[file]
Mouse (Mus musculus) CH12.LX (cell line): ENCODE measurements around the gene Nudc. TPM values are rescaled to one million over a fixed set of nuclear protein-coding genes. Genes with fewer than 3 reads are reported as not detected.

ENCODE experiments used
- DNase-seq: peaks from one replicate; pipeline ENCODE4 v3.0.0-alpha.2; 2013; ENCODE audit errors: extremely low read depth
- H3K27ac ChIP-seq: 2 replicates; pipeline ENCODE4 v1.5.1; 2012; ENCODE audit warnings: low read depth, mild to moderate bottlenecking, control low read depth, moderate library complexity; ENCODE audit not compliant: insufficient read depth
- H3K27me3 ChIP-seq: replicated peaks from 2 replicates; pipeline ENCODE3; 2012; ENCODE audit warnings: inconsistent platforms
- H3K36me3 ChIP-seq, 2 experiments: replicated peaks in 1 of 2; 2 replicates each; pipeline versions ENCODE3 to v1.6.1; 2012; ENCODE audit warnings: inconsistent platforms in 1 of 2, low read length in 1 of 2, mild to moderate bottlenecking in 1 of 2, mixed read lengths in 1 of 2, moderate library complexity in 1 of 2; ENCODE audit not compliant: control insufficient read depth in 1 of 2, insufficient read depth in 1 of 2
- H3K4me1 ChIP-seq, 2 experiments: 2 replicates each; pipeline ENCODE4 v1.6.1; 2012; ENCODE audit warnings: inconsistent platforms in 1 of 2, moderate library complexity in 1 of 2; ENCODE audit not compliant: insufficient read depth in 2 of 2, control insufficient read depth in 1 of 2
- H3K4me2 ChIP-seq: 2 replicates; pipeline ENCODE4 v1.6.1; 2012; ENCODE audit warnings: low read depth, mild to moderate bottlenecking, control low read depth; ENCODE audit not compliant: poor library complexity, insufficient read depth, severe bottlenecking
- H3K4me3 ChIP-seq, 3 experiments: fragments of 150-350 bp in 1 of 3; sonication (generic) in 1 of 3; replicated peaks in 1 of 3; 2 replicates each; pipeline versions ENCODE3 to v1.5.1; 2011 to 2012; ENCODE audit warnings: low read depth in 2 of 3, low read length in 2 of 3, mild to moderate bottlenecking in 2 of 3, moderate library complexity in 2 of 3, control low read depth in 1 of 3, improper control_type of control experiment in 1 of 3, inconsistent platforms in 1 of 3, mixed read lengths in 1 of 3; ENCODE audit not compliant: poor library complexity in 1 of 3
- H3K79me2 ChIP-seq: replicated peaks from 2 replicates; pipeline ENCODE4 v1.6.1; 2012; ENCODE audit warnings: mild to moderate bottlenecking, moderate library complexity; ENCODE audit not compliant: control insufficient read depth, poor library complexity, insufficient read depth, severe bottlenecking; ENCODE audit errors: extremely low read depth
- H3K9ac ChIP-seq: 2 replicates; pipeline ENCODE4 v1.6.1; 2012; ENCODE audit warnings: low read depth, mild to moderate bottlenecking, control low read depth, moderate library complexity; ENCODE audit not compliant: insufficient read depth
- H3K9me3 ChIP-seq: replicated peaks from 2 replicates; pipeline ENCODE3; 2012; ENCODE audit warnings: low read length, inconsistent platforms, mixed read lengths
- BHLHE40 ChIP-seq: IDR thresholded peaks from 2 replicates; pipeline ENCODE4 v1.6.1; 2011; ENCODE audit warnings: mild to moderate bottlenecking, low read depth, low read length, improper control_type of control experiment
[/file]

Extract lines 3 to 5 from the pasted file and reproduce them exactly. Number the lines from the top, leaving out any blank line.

- DNase-seq: peaks from one replicate; pipeline ENCODE4 v3.0.0-alpha.2; 2013; ENCODE audit errors: extremely low read depth
- H3K27ac ChIP-seq: 2 replicates; pipeline ENCODE4 v1.5.1; 2012; ENCODE audit warnings: low read depth, mild to moderate bottlenecking, control low read depth, moderate library complexity; ENCODE audit not compliant: insufficient read depth
- H3K27me3 ChIP-seq: replicated peaks from 2 replicates; pipeline ENCODE3; 2012; ENCODE audit warnings: inconsistent platforms